There’s always someone claiming to be able to make the perfect burger patty. This is a problematic claim, of course, because it’s subjective. People who like thick burgers think only a thick patty will do, while others think thin and only thin can ever be considered the perfect burger patty. And then there are people who like their patties round like a hand ball, or smashed flat, or square and served as sliders, or even stuffed.
We polled our staff to find out what they think is the perfect burger patty. As anticipated, opinions varied. Some of us even like one kind of patty for cooking indoors and another for grilling. Makes sense. While most of us use our hands to shape our diverse patties, it turns out a few of us use tools.
“For my partner’s birthday this year, I got him one of those terrible, flimsy aluminum quarter pound patty presses — mostly for kicks because it was shiny and silver and like, six bucks,” said our creative director. “Also because he loves a burger and has been working to perfect the thin, crispy patty. It doesn’t prevent you from having to get down and dirty with the meat, but it does dictate thickness and provide that nice, even circle shape, which can be very satisfying if you’re into that sort of thing.”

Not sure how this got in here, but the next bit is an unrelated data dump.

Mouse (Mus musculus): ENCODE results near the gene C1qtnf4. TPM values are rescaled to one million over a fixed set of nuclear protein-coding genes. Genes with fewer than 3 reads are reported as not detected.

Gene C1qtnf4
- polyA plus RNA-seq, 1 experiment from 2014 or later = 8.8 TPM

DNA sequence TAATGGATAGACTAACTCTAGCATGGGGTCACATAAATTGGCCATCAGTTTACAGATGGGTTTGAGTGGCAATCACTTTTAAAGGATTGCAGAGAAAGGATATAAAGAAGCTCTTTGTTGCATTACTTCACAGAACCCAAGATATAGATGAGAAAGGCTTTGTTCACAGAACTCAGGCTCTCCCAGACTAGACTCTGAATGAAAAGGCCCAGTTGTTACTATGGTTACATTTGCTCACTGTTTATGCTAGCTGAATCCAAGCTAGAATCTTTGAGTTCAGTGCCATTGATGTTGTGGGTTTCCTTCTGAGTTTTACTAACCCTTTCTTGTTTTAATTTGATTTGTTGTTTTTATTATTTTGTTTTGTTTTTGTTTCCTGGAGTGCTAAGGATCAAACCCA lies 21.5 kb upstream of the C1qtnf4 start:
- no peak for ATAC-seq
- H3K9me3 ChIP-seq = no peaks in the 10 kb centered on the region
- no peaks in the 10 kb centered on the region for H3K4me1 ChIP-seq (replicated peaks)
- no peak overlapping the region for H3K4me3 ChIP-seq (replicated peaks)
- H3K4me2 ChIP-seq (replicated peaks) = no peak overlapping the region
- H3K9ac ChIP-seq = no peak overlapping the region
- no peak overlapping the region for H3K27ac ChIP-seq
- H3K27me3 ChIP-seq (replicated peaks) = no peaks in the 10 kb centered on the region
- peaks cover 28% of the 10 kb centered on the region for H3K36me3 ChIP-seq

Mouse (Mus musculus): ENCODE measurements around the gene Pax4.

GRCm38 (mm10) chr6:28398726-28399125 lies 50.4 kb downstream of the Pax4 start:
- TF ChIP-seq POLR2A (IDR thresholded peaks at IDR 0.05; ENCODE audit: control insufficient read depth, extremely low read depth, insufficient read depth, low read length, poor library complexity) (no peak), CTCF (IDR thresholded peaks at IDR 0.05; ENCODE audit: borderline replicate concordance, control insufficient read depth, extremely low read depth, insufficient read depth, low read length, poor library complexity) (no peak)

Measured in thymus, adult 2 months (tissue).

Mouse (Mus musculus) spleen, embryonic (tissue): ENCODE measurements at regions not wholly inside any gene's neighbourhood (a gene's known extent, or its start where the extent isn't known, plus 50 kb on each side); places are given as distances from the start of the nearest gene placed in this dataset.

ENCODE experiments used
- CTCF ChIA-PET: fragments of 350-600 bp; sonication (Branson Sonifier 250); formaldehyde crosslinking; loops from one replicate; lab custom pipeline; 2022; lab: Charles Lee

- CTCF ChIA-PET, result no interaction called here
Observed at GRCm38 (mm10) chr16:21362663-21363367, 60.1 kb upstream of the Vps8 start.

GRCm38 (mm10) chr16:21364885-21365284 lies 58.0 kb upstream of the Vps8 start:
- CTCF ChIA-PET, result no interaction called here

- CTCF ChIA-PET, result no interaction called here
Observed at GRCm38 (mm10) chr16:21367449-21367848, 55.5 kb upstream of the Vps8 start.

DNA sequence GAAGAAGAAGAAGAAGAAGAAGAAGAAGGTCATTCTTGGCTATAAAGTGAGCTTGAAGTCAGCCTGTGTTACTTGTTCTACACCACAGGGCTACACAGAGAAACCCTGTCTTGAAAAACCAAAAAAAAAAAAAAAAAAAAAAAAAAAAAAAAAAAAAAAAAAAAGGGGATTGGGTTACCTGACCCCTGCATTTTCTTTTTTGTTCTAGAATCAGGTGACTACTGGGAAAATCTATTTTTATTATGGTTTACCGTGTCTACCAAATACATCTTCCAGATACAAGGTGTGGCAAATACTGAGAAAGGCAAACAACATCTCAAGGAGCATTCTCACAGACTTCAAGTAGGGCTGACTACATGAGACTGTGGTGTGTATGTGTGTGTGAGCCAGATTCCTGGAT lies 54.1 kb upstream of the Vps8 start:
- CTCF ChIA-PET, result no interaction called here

Our retail manager hacks her patty press, using two tops of round plastic, like from take-out soup containers. “Invert them, take a handful of ground, and mush it between the tops,” she said. “It makes perfectly shaped and sized patties for grilling, every time. My kids prefer round, ‘It’s not really a burger if it’s not roouunnnddd, Mom!'”
The kids have a point. Whatever you think of as the perfect burger patty, you’re going to want to wash your hands, roll up your sleeves, and get in there — even if you’re using a tool, you’re going to wind up with your fingers in the meat at some point.
For more inspiration on shaping the perfect burger patty, check out this Food Network article. Or here’s an excerpt from our book, The Butcher’s Guide to Well-Raised Meat, on how to make a perfect patty into a perfect burger:
If you like a flat top on your burger, use your thumb to make a divot in the middle of your patty. It will puff up as it cooks, giving you a nice surface on which to rest your (pastured) bacon, your heirloom tomato, and your local cheddar. Pressing the burger flat while cooking makes the juices run out — don’t do it.
Kosher (or sea) salt liberally, then sear in a steel pan for 2 minutes per side, then transfer to a 325 degree F. oven until it reaches your preferred doneness; check with a thermometer after 3 minutes in the oven. The USDA suggests that you cook your burger until the internal temperature reads 160 degrees F. In case you were wondering, Josh Applestone likes them bloody — he wants them to look just spray-painted brown on the outside while still raw on the inside.